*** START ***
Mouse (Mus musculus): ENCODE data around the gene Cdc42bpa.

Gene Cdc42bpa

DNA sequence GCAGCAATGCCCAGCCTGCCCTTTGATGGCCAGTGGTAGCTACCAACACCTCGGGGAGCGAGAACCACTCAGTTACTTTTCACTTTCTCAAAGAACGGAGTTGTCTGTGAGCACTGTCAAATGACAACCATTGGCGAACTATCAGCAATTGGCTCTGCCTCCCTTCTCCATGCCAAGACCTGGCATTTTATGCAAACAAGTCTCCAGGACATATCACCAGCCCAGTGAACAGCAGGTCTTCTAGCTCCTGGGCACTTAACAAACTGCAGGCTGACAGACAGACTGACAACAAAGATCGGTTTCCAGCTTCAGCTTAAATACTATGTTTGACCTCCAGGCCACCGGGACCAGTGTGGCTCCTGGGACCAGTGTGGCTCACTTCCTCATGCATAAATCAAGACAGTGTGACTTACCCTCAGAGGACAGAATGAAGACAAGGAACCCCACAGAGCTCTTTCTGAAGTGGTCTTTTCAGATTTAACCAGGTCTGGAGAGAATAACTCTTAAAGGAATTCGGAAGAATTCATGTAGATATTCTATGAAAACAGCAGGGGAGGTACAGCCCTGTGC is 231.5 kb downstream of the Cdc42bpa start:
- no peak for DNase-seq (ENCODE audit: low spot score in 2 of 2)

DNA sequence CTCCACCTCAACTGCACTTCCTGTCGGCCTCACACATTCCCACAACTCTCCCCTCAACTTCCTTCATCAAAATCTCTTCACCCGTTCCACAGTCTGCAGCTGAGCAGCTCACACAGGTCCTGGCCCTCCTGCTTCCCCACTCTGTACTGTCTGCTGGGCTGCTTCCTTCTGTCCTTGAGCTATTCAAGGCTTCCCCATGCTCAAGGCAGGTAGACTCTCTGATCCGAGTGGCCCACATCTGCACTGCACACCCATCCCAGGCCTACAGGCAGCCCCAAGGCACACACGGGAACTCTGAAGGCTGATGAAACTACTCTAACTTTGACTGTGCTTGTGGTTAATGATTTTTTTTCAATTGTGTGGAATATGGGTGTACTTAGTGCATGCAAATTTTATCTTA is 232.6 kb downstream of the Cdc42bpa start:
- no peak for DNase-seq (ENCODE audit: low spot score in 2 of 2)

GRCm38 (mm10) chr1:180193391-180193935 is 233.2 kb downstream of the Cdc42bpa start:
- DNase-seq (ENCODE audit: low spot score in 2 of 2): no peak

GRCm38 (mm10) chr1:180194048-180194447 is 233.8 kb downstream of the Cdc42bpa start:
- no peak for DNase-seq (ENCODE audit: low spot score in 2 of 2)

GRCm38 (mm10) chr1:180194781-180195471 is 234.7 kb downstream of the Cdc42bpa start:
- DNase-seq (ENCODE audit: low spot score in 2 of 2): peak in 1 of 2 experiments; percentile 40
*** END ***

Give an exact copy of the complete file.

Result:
Mouse (Mus musculus): ENCODE data around the gene Cdc42bpa.

Gene Cdc42bpa

DNA sequence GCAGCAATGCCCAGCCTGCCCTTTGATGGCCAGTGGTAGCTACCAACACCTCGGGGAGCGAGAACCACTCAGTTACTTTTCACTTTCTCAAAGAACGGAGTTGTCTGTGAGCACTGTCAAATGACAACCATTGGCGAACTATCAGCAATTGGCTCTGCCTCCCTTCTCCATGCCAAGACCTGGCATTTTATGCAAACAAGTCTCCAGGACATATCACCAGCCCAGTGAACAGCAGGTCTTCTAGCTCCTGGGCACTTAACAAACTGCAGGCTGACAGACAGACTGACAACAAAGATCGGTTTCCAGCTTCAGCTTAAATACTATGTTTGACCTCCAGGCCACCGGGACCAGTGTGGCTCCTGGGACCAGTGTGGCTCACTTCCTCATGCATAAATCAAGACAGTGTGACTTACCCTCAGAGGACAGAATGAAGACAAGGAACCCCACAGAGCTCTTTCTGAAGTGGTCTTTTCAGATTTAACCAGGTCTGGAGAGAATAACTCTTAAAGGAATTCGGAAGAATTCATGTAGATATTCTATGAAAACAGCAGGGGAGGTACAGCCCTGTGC is 231.5 kb downstream of the Cdc42bpa start:
- no peak for DNase-seq (ENCODE audit: low spot score in 2 of 2)

DNA sequence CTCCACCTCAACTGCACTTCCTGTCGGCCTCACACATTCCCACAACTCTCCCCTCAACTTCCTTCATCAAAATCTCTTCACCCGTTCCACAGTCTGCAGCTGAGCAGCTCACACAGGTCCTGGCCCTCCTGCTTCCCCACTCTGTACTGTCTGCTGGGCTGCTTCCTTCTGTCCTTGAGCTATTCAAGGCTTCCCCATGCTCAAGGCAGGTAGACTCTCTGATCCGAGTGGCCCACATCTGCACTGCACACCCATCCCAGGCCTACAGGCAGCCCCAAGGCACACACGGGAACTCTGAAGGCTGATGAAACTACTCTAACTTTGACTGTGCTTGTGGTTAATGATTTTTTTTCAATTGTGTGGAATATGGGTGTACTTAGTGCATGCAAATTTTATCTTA is 232.6 kb downstream of the Cdc42bpa start:
- no peak for DNase-seq (ENCODE audit: low spot score in 2 of 2)

GRCm38 (mm10) chr1:180193391-180193935 is 233.2 kb downstream of the Cdc42bpa start:
- DNase-seq (ENCODE audit: low spot score in 2 of 2): no peak

GRCm38 (mm10) chr1:180194048-180194447 is 233.8 kb downstream of the Cdc42bpa start:
- no peak for DNase-seq (ENCODE audit: low spot score in 2 of 2)

GRCm38 (mm10) chr1:180194781-180195471 is 234.7 kb downstream of the Cdc42bpa start:
- DNase-seq (ENCODE audit: low spot score in 2 of 2): peak in 1 of 2 experiments; percentile 40